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'My Generation'- and its FAB,man!

Premiered at the London Film Festival in 2017 My Generation opened to a great reception and I and my brother were fortunate to attend its premiere in Chelsea (where else for a 1960’s shindig?) and together with an associate we saw it again at the splendid (but very overpriced) Picturehouse Central in London’s Piccadilly on its general release this month.

Second viewing around I was still very impressed by the Michael Caine fronted documentary, aided by a suitably drole script by Likely Lads & Porridge creators Dick Clement and Ian La Frenais. The title gives the game away about what the movie is about –it is about Caine’s, Twiggy’s, Mary Quant’s, Lulu’s, Joan Collin’s and others 1960’s- especially ‘swinging London’.

Michael Caine fronts and narrates the 85 minute documentary and the main argument he talks about is how the 1960’s were the first working class generation to do things their own way- it is a fair point and he is very good when talking about the dullness of the austere and rationing Britain you would have found post war but of course every generation argues that the existing one is boring and that you need to rebel and find your own voice.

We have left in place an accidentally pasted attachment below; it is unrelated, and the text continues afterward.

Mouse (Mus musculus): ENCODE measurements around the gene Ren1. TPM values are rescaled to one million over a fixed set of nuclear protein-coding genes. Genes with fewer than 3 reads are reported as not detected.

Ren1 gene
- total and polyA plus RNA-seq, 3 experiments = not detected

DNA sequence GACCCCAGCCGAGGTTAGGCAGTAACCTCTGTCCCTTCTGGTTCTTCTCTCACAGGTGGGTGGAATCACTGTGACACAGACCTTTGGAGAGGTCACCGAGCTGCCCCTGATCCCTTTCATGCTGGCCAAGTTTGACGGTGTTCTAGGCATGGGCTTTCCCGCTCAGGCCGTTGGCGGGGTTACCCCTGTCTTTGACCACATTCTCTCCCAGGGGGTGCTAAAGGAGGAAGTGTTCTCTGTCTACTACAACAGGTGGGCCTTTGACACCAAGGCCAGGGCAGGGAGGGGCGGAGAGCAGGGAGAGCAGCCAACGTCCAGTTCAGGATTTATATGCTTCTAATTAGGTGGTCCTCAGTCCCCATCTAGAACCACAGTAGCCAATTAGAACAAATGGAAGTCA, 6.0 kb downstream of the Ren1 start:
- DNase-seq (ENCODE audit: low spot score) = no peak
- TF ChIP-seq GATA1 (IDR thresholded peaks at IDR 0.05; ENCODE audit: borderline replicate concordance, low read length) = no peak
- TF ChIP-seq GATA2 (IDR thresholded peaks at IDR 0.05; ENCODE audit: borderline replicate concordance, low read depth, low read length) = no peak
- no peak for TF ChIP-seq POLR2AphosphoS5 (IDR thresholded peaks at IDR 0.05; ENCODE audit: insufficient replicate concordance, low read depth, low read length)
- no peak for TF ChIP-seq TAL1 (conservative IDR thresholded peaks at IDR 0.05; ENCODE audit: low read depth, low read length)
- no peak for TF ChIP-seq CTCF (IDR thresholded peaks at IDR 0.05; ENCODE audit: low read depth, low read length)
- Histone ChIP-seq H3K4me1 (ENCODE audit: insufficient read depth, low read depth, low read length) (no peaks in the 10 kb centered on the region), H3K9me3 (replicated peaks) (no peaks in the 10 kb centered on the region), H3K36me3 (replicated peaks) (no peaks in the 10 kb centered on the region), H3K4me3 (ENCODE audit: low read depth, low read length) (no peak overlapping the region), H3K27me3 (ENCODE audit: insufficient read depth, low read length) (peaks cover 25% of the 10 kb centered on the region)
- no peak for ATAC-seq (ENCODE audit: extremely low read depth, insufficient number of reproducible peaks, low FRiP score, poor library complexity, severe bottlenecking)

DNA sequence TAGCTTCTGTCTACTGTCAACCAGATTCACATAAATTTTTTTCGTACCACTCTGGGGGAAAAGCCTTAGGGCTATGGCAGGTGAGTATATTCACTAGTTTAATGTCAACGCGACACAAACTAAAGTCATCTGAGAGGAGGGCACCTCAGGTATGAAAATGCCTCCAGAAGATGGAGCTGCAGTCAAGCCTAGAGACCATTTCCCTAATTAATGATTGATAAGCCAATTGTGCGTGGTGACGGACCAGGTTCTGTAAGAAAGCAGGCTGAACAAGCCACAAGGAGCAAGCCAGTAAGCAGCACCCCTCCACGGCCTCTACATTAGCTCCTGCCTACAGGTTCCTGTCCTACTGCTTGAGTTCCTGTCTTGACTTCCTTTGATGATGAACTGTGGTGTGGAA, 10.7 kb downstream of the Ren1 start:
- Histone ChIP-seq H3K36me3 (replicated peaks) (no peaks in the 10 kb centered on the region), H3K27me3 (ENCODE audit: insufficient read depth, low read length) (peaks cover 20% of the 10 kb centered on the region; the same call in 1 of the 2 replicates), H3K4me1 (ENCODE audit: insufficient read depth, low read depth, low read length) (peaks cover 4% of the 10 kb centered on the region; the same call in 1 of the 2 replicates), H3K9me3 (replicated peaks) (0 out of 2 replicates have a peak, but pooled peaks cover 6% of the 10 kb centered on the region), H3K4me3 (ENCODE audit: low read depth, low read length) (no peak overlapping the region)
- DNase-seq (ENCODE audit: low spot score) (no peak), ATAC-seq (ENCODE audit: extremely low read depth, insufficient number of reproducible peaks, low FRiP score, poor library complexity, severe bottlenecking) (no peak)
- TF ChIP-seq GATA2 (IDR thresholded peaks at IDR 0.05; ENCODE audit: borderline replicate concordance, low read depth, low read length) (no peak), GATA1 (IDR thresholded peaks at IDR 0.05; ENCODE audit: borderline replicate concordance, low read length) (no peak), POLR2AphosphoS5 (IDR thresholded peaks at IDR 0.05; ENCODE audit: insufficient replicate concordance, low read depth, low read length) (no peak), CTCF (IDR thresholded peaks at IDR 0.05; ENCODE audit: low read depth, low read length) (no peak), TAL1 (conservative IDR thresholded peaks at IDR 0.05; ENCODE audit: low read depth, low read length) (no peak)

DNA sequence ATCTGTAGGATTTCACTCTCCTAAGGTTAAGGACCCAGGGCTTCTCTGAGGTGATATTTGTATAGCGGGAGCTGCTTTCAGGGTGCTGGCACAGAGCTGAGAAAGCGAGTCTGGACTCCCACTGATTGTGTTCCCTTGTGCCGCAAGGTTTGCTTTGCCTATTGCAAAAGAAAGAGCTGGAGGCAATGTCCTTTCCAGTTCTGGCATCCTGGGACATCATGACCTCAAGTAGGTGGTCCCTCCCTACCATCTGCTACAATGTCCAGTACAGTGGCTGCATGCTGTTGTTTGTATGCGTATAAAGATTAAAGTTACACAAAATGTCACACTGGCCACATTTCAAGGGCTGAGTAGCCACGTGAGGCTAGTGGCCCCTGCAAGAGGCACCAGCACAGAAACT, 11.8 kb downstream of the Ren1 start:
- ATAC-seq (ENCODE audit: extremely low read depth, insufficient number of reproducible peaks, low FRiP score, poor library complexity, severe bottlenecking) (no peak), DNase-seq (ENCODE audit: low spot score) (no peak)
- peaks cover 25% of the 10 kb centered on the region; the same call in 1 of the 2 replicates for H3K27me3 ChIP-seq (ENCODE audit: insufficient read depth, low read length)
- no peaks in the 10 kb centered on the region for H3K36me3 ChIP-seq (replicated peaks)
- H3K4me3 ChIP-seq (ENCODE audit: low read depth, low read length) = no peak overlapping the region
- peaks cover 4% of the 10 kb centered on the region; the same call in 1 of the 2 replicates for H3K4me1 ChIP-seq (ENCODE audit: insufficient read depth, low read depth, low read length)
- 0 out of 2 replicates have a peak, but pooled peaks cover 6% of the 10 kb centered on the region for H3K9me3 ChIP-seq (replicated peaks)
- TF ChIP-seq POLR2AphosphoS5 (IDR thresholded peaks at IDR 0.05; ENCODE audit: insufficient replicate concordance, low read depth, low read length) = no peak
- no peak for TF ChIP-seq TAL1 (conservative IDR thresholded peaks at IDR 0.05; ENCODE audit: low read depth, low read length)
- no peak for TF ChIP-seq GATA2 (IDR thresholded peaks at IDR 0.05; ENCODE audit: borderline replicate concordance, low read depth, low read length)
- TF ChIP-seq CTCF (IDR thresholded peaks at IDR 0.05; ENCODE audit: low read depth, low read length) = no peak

But I don’t think we should take My Generation too seriously- its sheer pleasure is in the extraordinary range of footage that director David Batty has unearthed and presented for us of that youthful generation.

The film is at its best when it shows original footage of what one generation thought about the other – a variety of middle aged (and older) people stopped in the streets to ask what they thought about youngsters wearing long hair, wearing flowery shirts/blouses and not being able to tell the difference between men and women –something my parent’s generation frequently did (watch any classic episode of Steptoe & Son for the proof: Albert: “you can’t tell the boys from girls these days”, Harold: “I can and I’ve not made a mistake yet, mate!”).

To the current (2018’s) generation, they would probably struggle with some of the material and values on show. For example there is next to no diversity shown and the MeToo# community would be horrified to hear Michael Caine’s mother say about girls in miniskirts that “If it’s not for sale why put it in the shop window?”. The film is not as good about what the 1960’s revolution led to – the murder of Sharon Tate in the USA, addiction to drugs and how much of a wasted generation did we have?

That said, it made a change for a film about the 1960’s not to keep banging on about Vietnam or Civil Rights (as important to the decade as they both were) but rather to celebrate the time –even if it was remarkably short – when Britain was the swinging place to be and the music chosen is FAB!